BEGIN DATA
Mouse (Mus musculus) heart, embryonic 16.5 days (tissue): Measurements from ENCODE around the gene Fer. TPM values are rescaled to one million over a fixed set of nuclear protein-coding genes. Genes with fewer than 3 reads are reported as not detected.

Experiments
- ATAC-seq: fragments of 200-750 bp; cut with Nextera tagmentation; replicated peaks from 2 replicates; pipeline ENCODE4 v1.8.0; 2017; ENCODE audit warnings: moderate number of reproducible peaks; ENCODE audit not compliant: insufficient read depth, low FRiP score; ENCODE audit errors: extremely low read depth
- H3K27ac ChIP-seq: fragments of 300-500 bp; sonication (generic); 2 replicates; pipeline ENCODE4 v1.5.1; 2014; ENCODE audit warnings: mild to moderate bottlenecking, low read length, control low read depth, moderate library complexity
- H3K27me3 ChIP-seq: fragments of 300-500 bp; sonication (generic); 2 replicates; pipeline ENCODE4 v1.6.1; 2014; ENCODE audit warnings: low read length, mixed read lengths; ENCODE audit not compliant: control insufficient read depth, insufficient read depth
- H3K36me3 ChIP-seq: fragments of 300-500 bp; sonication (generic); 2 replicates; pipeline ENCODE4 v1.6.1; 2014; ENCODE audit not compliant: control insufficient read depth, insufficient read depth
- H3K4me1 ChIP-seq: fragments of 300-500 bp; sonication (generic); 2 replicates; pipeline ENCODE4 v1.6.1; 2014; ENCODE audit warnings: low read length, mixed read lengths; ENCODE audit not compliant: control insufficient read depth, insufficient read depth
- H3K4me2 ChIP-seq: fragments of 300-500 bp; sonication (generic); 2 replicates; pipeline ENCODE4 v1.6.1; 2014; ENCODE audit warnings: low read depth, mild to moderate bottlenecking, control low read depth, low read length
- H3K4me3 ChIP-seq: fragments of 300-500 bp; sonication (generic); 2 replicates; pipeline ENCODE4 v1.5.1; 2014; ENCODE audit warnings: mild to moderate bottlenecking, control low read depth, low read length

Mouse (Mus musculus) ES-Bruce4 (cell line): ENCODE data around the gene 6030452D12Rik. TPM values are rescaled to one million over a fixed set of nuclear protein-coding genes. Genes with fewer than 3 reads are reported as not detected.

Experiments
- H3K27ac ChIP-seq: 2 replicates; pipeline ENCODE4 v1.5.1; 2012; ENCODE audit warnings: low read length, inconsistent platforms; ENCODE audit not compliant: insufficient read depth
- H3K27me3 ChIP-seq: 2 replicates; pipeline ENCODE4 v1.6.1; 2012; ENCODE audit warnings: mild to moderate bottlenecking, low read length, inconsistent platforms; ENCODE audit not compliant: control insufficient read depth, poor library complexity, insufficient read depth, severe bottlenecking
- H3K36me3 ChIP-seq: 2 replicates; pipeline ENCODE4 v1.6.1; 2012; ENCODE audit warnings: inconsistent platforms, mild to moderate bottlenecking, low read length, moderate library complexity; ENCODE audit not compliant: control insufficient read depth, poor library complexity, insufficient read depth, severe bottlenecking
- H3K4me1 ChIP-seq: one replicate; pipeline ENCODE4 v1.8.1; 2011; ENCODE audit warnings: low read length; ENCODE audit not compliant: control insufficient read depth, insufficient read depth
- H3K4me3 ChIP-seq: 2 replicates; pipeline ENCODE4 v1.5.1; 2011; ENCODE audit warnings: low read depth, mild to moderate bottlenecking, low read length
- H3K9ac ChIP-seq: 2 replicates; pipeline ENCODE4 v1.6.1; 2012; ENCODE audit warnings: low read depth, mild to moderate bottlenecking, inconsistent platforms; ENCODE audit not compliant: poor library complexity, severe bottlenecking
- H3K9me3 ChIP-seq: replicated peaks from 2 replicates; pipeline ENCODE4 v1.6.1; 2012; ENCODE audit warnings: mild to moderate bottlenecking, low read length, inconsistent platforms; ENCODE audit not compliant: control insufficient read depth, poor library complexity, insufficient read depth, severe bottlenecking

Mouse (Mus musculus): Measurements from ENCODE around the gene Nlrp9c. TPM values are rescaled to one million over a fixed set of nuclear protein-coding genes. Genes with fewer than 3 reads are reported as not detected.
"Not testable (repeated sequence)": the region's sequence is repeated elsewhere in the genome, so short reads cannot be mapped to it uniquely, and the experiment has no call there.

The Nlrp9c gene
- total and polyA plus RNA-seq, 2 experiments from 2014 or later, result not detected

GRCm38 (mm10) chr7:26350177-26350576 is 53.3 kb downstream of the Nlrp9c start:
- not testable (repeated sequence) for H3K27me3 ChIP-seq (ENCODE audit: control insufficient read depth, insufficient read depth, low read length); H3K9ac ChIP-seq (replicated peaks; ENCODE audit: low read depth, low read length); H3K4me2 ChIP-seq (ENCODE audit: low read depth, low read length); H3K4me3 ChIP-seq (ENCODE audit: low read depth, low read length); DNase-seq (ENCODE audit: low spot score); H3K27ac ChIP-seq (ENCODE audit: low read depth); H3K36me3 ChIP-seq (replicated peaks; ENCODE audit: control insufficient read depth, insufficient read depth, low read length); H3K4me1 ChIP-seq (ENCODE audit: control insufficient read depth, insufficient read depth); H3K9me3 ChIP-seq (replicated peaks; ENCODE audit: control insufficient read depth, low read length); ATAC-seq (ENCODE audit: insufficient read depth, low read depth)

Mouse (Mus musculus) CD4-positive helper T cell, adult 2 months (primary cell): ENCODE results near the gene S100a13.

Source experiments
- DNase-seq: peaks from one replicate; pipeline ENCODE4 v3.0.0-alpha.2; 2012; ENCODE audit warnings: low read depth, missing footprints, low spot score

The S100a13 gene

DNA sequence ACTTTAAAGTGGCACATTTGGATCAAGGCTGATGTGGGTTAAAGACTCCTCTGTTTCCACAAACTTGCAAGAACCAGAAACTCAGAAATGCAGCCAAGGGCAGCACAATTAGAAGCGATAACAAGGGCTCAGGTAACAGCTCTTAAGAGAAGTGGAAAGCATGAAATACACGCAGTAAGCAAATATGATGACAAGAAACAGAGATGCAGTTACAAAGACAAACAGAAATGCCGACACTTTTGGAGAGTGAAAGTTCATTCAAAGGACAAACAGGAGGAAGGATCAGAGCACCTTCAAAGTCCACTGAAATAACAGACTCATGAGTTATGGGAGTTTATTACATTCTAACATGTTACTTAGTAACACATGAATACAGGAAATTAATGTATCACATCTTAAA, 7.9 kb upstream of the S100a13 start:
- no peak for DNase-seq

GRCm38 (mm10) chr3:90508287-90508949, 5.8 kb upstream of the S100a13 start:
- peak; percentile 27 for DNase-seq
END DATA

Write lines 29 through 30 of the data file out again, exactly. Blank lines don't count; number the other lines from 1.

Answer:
DNA sequence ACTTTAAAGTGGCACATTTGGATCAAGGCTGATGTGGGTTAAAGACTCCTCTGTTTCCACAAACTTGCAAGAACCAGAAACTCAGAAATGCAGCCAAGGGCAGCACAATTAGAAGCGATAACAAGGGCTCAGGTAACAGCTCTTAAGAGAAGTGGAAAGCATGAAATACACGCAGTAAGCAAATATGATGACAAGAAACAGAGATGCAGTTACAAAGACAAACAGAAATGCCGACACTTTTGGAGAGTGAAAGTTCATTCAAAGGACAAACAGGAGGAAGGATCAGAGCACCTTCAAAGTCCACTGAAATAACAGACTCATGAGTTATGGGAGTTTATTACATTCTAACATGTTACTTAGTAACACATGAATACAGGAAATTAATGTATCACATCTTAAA, 7.9 kb upstream of the S100a13 start:
- no peak for DNase-seq